Total calcium hardness, relative to your pool means the total mineral content of the water which is made up of calcium, magnesium, iron, manganese and other elements. These elements are already within the water used to fill up your pool. The levels of calcium hardness will elevate through the use of chemicals throughout the year. The ideal specifications for calcium hardness is between 250 to 350 ppm. If the calcium hardness is too low, the water becomes corrosive and results in the etching of the pool's surfaces, metals parts in your system could start to corrode. Running your pool system with a calcium hardness level that is too high is likely to cause rough scale on the interior of your pool underwater surface, “milky” or “cloudy” water and an overall poor performance of you system.

To reduce the Calcium hardness in your pool you will need to remove and replace some of the water. This will take some trial and error experimenting to find out how much water to remove. Try removing about 12” to 18” of water from your pool and replenishing it. If that doe not take care of it, then you should be able to adjust accordingly from there. Low calcium hardness can easily be brought into specifications by adding calcium chloride. DO NOT put all the calcium chloride into the pool at one time! After you determine how much you will need, divide that amount into four equal parts and distribute each of the parts in 8 hour increments.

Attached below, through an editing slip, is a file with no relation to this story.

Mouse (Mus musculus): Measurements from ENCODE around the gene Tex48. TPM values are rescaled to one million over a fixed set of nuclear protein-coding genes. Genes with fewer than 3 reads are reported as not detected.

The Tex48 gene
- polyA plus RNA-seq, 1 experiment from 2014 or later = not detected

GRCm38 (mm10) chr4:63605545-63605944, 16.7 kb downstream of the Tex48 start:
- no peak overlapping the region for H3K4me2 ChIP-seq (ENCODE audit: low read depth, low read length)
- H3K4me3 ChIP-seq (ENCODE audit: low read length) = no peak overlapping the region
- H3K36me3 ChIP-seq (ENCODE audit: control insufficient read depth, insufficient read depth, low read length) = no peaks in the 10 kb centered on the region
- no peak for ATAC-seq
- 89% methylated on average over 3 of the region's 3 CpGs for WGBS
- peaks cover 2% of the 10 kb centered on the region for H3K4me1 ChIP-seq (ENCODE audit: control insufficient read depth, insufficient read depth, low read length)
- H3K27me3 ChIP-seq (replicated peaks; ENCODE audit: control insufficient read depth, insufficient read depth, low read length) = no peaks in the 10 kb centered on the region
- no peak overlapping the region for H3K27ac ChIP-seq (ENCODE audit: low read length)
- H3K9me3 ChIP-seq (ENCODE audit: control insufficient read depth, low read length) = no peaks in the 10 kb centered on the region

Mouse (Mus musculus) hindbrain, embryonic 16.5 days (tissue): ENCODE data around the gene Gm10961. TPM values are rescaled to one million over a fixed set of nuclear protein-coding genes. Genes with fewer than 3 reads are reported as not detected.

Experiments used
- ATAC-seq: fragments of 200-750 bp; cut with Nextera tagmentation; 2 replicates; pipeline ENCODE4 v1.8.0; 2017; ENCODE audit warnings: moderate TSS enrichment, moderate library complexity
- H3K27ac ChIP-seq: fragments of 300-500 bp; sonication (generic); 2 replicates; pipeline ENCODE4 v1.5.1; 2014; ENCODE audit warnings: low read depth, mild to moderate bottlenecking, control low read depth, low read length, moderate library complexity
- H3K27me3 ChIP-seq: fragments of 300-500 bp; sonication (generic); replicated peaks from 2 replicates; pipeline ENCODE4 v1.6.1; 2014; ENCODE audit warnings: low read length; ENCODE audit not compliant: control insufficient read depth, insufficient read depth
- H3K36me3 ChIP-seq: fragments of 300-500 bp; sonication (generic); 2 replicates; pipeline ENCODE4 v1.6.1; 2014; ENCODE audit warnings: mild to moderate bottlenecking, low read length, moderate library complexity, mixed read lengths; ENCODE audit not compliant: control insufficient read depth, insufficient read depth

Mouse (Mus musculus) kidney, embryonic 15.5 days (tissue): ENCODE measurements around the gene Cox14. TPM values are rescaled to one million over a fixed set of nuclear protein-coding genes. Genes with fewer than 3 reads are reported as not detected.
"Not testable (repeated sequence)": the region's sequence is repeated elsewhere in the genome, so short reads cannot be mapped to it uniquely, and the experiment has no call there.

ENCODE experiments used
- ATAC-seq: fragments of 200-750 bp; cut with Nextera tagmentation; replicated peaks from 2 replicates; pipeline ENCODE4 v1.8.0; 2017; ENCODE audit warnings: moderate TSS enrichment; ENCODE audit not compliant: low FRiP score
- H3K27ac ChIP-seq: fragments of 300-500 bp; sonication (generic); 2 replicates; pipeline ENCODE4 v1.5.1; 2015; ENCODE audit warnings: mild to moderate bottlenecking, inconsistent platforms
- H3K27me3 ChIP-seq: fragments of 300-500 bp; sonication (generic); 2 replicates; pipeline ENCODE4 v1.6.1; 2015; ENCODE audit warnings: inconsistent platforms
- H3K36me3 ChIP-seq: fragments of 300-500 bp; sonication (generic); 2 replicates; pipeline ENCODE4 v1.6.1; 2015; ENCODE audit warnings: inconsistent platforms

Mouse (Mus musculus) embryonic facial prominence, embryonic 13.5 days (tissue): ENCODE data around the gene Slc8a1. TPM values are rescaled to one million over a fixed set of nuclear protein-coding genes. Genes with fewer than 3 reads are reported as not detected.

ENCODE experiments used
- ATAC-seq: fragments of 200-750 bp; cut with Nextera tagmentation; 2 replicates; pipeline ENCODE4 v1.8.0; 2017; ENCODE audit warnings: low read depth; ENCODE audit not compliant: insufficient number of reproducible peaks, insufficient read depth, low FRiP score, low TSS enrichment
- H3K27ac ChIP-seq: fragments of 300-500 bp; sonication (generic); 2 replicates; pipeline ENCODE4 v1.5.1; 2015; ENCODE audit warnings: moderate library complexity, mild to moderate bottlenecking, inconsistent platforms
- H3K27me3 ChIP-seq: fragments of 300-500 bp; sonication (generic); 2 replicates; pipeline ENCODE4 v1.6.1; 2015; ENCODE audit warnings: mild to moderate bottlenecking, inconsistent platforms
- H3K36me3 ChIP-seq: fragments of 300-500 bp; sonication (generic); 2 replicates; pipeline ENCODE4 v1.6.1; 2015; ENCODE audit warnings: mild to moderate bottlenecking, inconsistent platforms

Follow all safety guidelines for handling any chlorine product as directed by its manufacturer.


Total Dissolved Solids

Total dissolved solids, abbreviated as TDS is the measure of the total amount of dissolved solid material in your pool water. TDS is measured in ppm. The highest acceptable reading for TDS is 1500. If your water is testing above this you are probably noticing staining, “milky” or cloudy “water”. If you have tested over 1500 ppm then you need to adjust the TDS by removing and replacing some of the water from the pool. Try removing about 12” to 18” of water from your pool and replenishing it. If that doe not take care of it, then you should be able to adjust accordingly from there.